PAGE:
LINCOLN, Neb. (AP) — A new state program is showing early success in helping Nebraska juvenile offenders complete their probation by allowing them to serve it in their communities instead of in custody, the state Supreme Court's chief justice said Thursday.

Chief Justice Michael Heavican said about 80 percent of the 600 juveniles who have enrolled since the program began in July 1 have completed their probation successfully. That's higher than the state average, he said.

The program offers community-based treatment and keeps juveniles out of detention centers while they receive treatment and social services. Children do not become wards of the state, and the program focuses on school attendance and parental involvement.

"Significantly, children do not have to become wards of the state in order to receive services from the project," Heavican said in his annual State of the Judiciary address at the Capitol. "Thus, not only does this project provide individualized treatment for children, but it is designed to save money for the state and assist our juvenile courts with case management."

Lawmakers signed off on the project last year while overhauling the state's child welfare services. The pilot program was originally introduced by Sen. Bob Krist of Omaha for Douglas County, but it was later expanded to include Scottsbluff and North Platte in western Nebraska.

Lawmakers are planning to introduce a bill that would expand the program over a two-year period, until it covers juveniles throughout the state.

Krist said lawmakers designated $7 million for the Douglas County program. The Department of Health and Human Services initially predicted that the program would be under-funded, but Krist said the project is half done and has only used a third of its budget.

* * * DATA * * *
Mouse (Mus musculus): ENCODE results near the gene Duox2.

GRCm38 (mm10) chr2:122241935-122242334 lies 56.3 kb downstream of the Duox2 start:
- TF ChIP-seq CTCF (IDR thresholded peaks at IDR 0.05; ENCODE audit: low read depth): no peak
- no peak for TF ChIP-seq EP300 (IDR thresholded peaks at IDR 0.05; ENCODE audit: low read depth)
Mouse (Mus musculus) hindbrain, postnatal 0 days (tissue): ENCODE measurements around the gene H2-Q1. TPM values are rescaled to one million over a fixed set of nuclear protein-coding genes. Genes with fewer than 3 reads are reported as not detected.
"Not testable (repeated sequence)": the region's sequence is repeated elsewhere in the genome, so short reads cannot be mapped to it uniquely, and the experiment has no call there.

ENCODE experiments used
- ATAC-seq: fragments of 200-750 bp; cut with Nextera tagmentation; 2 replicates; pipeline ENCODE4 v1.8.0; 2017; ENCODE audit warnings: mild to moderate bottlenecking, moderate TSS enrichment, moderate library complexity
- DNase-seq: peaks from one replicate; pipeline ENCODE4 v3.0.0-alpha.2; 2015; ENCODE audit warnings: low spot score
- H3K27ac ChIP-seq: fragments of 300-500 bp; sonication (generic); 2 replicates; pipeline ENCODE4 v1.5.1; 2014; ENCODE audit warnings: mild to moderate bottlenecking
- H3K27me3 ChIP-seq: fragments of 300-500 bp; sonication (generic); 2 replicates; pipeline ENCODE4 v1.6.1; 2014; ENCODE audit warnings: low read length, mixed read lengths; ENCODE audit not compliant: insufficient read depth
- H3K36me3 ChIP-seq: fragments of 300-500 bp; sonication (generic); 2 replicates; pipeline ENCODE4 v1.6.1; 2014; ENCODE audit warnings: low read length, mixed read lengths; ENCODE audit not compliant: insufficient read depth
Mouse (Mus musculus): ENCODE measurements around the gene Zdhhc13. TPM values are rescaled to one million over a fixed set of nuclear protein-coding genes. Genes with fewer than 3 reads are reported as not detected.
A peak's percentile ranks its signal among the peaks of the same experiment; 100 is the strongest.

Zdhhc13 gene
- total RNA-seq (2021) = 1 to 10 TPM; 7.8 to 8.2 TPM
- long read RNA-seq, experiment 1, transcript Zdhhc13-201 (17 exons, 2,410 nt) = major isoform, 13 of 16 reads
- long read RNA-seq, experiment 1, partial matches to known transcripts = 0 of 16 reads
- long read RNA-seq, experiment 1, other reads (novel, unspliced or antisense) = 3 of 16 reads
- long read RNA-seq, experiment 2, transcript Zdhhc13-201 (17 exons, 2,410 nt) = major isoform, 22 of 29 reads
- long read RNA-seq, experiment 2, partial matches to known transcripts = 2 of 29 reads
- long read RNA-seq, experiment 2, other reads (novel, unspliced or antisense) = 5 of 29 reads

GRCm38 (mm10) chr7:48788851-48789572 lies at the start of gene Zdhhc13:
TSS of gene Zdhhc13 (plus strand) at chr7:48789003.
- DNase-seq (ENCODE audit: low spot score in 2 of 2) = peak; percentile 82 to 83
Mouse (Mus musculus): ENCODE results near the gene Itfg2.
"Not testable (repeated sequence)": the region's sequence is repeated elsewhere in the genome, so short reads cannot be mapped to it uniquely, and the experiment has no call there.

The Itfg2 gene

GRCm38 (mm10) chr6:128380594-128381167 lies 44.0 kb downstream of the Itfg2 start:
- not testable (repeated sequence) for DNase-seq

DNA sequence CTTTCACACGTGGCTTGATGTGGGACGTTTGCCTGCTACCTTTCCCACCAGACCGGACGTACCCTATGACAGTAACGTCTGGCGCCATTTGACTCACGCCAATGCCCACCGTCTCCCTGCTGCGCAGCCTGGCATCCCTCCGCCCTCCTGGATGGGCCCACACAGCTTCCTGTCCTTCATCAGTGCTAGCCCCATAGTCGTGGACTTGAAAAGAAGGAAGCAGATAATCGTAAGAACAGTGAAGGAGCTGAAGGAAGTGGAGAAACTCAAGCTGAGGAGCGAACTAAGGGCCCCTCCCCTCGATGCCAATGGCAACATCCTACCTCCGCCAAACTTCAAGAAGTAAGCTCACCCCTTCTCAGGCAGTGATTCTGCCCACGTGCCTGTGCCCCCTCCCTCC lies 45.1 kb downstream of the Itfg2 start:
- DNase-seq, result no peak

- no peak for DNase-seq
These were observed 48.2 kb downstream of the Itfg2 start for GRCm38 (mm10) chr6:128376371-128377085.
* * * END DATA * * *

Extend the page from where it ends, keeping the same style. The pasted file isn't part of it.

"Things are going very well," Krist said. "The money's always important, don't get me wrong. But more important than that is the success of the program itself. When you have an 80 percent success rate and a real drop in recidivism, that's a success story."

Heavican said court officials are also planning a transitional living center for foster care youth with more than $1 million in grant money. The facility in Hastings is set to open this summer. Several judges who preside around Sidney joined forces to create a housing unit where families can live independently while participating in substance abuse and mental health treatment. The first family enrolled in April, with joint funding from the state and federal government.

His speech focused heavily on juvenile services, technology needs and the challenges presented by a diverse group of non-English speakers who are drawn into court.

Heavican said the courts are seeing an increase in people who speak little or no English. Last year, the courts used interpreter services for 39 spoken languages and sign language for more than 20,000 hearings.

"These individuals come before our courts as victims, witnesses, defendants, and parents of juveniles," Heavican said. "Not only is it important that these individuals be heard, but it is equally important that judges, attorneys and jury members understand the testimony and arguments of non-English speakers so that justice can be served."

In the last six months, he said, courts in Sidney have relied on Czech interpreters for court proceedings. Interpreters who spoke the African languages of Dinka and Somali were summoned to proceedings in Grand Island, and Mandarin Chinese interpreters were sent to Valentine, Fremont, O'Neill and Kearney.

Interpreters skilled in K'iche, a Guatemalan language, were provided in Fremont, Hartington, Schuyler, Columbus, Madison and Grand Island.

Heavican said a study of language-access needs within the court will be finished later this year.

Nebraska courts are also turning to technology for interpreter services, such as video conferencing and telephones. Heavican said that since January 2010, the state has saved nearly $100,000 in travel and other costs for interpreters.

Heavican said the courts are also looking at ways to become more efficient through technology. He pointed to a plan to use video conferencing in trials and an electronic document filing system for the appellate courts.